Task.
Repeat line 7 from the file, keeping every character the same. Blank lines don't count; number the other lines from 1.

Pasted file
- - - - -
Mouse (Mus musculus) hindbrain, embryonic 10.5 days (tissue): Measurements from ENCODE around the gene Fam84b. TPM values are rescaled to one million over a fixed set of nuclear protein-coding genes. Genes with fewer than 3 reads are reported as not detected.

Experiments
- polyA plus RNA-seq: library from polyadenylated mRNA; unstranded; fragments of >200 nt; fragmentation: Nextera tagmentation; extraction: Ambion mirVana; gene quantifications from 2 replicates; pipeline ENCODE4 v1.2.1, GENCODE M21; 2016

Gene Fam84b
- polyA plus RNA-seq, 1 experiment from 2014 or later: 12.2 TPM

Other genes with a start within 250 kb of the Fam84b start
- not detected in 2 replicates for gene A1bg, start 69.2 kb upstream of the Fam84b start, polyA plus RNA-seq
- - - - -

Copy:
- not detected in 2 replicates for gene A1bg, start 69.2 kb upstream of the Fam84b start, polyA plus RNA-seq